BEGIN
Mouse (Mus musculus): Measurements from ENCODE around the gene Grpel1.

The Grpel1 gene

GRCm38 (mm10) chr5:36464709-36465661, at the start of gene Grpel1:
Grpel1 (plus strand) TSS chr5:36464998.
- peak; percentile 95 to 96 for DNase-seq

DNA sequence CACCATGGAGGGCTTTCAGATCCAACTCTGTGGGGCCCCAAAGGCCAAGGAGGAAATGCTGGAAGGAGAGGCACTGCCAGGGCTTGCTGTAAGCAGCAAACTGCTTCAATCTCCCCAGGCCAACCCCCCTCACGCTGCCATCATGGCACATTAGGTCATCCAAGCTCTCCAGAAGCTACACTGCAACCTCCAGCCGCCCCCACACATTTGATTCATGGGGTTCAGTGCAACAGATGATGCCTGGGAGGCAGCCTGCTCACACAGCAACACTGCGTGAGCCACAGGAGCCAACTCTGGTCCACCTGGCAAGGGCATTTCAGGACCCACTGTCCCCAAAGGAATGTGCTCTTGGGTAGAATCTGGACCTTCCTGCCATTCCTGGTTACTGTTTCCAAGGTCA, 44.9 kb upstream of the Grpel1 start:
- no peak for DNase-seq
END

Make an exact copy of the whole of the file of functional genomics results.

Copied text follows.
Mouse (Mus musculus): Measurements from ENCODE around the gene Grpel1.

The Grpel1 gene

GRCm38 (mm10) chr5:36464709-36465661, at the start of gene Grpel1:
Grpel1 (plus strand) TSS chr5:36464998.
- peak; percentile 95 to 96 for DNase-seq

DNA sequence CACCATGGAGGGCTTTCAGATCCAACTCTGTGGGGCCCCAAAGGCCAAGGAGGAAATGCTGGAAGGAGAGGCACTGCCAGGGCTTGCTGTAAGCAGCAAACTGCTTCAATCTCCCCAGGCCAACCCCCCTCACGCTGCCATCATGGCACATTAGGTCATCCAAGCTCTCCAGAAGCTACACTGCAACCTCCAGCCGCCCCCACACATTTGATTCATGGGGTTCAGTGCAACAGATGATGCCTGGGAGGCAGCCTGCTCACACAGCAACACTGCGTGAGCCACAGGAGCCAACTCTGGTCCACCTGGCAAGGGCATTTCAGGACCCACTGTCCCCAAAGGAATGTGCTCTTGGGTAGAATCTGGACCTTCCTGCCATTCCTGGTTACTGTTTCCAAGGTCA, 44.9 kb upstream of the Grpel1 start:
- no peak for DNase-seq